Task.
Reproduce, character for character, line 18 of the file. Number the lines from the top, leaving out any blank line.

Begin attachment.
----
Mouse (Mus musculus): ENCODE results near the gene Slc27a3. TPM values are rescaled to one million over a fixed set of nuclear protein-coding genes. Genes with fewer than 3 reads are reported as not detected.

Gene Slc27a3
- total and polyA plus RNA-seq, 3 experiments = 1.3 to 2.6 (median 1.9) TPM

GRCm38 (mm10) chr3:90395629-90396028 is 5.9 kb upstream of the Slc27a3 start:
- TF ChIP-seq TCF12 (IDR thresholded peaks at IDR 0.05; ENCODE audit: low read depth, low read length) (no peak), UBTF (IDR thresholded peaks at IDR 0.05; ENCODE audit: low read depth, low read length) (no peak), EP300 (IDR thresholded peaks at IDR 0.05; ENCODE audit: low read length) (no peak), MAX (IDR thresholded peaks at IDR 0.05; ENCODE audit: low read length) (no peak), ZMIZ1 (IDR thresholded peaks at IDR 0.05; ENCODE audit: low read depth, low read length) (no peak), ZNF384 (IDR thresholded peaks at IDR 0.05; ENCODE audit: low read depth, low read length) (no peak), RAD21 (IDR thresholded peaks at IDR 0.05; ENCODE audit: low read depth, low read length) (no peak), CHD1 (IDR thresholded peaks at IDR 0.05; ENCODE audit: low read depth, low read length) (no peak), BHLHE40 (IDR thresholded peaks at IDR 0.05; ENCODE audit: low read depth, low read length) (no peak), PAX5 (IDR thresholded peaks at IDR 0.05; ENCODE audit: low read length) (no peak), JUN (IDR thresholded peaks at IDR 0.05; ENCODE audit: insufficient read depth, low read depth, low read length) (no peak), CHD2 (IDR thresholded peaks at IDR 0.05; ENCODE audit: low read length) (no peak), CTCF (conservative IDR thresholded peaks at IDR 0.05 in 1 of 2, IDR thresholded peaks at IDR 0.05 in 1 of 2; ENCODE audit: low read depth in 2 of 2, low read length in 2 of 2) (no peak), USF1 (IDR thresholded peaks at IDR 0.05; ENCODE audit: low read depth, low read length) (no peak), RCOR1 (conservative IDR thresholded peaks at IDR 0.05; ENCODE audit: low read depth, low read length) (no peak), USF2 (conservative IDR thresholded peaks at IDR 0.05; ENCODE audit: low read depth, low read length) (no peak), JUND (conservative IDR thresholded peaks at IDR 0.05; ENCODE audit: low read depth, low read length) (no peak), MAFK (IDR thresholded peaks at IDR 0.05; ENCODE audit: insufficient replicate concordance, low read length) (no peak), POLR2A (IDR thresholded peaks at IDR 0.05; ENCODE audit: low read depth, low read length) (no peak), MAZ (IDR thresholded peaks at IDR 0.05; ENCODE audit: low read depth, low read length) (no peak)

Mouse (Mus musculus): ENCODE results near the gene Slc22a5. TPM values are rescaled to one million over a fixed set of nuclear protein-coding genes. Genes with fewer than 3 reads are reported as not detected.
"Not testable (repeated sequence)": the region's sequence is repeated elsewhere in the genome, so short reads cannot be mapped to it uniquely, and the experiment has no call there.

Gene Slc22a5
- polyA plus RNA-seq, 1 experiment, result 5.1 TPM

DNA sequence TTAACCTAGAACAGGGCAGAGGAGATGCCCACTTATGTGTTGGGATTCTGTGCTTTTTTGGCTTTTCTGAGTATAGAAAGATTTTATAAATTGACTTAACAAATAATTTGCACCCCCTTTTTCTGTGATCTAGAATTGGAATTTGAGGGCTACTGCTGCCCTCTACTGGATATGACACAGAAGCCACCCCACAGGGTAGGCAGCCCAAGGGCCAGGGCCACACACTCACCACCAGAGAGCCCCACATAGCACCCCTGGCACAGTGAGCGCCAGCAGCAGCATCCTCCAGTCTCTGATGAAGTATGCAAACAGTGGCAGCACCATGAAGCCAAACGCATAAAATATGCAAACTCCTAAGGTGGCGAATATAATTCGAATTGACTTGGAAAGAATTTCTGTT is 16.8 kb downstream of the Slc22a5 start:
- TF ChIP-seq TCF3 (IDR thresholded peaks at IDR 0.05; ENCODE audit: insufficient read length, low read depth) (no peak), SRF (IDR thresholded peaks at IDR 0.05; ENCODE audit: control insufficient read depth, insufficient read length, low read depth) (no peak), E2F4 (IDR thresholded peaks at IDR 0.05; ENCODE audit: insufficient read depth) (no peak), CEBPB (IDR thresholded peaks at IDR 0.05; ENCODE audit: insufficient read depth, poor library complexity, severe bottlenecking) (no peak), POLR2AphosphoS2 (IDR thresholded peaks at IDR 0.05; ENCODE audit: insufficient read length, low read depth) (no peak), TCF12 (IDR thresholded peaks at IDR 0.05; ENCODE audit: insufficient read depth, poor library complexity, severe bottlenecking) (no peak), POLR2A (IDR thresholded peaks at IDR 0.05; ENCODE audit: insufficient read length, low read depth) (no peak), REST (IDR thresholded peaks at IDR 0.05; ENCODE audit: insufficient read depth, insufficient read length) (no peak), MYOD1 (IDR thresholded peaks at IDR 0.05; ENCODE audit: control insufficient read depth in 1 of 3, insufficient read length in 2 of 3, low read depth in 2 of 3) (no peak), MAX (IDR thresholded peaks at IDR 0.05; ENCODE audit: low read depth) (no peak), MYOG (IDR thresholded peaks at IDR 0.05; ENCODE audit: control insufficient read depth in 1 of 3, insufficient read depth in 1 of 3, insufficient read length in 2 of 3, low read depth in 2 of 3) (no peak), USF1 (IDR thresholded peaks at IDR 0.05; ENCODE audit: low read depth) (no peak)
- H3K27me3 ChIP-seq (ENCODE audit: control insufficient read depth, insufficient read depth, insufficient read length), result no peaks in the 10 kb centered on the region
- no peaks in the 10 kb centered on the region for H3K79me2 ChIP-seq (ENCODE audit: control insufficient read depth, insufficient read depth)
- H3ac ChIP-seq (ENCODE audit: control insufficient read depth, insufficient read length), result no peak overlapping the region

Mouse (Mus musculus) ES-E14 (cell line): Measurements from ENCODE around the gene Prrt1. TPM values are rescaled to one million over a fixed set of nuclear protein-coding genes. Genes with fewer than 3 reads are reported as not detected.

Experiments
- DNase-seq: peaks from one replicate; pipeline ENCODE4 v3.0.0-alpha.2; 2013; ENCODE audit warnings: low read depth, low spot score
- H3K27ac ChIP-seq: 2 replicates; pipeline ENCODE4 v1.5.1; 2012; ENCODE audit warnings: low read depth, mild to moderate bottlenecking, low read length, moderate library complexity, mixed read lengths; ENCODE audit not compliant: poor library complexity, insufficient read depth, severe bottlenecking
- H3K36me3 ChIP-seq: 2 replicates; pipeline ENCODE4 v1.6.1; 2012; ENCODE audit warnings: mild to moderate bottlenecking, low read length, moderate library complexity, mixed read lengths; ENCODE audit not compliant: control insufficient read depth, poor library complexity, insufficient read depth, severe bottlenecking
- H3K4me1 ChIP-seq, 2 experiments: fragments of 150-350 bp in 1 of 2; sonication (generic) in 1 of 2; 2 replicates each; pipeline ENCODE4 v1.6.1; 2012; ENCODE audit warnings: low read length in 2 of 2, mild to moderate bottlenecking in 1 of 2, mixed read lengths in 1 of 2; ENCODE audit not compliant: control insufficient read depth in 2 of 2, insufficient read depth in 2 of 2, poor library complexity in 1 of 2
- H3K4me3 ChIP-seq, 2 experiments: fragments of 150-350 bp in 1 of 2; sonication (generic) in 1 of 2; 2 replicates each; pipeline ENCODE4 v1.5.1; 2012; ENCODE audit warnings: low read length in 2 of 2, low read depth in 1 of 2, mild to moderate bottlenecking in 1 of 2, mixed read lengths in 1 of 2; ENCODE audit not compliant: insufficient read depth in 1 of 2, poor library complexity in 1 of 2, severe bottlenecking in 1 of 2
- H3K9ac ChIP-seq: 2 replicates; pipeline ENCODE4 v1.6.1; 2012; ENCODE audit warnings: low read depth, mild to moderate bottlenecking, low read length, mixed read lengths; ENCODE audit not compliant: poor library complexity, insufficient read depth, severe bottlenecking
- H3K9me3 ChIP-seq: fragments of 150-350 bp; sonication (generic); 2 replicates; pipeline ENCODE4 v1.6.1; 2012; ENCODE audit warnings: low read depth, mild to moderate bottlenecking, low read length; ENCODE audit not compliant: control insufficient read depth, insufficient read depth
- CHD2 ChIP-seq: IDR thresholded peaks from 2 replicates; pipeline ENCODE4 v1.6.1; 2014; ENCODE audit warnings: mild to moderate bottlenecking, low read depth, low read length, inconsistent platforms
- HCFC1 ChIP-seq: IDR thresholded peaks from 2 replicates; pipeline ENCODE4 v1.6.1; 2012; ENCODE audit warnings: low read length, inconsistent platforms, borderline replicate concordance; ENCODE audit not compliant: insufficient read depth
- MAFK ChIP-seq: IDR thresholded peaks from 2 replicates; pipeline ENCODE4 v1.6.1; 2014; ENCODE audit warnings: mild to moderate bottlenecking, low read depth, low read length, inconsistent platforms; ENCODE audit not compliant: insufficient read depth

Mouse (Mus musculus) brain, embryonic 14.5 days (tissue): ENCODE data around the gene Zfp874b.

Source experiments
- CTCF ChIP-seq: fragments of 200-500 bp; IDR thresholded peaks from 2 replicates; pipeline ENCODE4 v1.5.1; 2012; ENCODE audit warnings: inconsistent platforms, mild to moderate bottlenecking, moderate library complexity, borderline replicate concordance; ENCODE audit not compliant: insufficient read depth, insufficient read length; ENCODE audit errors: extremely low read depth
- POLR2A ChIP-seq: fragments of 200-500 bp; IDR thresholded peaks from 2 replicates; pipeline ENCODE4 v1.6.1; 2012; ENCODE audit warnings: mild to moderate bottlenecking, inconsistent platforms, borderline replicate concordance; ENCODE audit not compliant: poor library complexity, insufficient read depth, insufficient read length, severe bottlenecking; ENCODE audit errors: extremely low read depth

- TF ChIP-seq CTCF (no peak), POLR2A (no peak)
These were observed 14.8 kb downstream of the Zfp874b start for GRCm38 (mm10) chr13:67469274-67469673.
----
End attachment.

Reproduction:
- H3K27ac ChIP-seq: 2 replicates; pipeline ENCODE4 v1.5.1; 2012; ENCODE audit warnings: low read depth, mild to moderate bottlenecking, low read length, moderate library complexity, mixed read lengths; ENCODE audit not compliant: poor library complexity, insufficient read depth, severe bottlenecking